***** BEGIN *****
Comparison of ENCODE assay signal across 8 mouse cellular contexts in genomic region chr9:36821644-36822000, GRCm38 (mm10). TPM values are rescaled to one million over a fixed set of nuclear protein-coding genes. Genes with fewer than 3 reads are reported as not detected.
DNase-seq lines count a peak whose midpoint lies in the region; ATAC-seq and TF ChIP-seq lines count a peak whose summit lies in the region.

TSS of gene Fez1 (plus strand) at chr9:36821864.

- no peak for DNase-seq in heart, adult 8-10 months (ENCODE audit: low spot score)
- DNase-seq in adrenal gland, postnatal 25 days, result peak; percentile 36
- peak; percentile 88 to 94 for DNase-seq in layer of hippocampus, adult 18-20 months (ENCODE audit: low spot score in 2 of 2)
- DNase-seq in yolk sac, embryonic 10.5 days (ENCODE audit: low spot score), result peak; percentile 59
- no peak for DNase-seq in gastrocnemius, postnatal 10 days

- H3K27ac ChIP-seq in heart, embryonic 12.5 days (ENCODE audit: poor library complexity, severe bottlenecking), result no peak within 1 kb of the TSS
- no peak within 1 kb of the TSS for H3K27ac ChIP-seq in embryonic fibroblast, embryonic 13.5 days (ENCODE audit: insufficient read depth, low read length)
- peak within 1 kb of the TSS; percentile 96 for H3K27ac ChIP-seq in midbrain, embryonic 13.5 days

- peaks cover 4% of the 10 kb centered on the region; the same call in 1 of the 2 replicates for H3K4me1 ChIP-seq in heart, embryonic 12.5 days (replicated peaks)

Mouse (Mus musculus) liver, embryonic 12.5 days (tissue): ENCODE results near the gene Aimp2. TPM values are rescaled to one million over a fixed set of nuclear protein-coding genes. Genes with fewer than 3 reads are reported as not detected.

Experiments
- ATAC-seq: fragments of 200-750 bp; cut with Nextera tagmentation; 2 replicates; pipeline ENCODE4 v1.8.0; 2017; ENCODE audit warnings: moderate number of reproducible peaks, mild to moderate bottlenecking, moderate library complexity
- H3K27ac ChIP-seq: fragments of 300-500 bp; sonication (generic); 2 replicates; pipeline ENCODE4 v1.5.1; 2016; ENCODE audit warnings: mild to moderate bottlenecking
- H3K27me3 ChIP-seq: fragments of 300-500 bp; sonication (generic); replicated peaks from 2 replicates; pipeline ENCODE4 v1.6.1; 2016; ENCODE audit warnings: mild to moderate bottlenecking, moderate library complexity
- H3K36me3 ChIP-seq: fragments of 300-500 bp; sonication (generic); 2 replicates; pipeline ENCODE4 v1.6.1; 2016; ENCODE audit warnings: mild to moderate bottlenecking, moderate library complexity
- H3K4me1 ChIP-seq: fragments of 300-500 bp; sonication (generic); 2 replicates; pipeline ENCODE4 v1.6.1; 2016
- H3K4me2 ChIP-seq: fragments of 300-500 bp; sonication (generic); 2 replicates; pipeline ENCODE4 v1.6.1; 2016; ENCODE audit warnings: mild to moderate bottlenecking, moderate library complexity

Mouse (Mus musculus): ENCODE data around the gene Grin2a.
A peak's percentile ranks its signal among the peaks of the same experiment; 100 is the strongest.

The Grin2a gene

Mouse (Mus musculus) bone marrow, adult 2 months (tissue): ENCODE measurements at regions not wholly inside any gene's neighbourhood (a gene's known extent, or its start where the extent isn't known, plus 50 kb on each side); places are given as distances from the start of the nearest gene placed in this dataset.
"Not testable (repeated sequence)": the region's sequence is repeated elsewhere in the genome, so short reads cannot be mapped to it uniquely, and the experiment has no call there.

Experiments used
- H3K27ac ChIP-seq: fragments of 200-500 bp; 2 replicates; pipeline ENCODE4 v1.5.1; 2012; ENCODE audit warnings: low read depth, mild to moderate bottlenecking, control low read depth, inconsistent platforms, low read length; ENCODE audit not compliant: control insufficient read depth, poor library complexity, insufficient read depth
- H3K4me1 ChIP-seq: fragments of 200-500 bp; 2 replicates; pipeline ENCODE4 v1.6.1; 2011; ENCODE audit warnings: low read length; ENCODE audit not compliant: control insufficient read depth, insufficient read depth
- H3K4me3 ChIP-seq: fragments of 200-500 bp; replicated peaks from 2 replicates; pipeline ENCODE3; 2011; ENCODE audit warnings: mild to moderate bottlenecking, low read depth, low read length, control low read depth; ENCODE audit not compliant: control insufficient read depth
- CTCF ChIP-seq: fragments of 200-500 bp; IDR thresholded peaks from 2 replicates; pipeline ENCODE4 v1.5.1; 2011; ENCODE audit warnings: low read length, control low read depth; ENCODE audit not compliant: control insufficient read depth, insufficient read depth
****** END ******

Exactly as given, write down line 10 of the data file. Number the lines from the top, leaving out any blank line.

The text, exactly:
- no peak within 1 kb of the TSS for H3K27ac ChIP-seq in embryonic fibroblast, embryonic 13.5 days (ENCODE audit: insufficient read depth, low read length)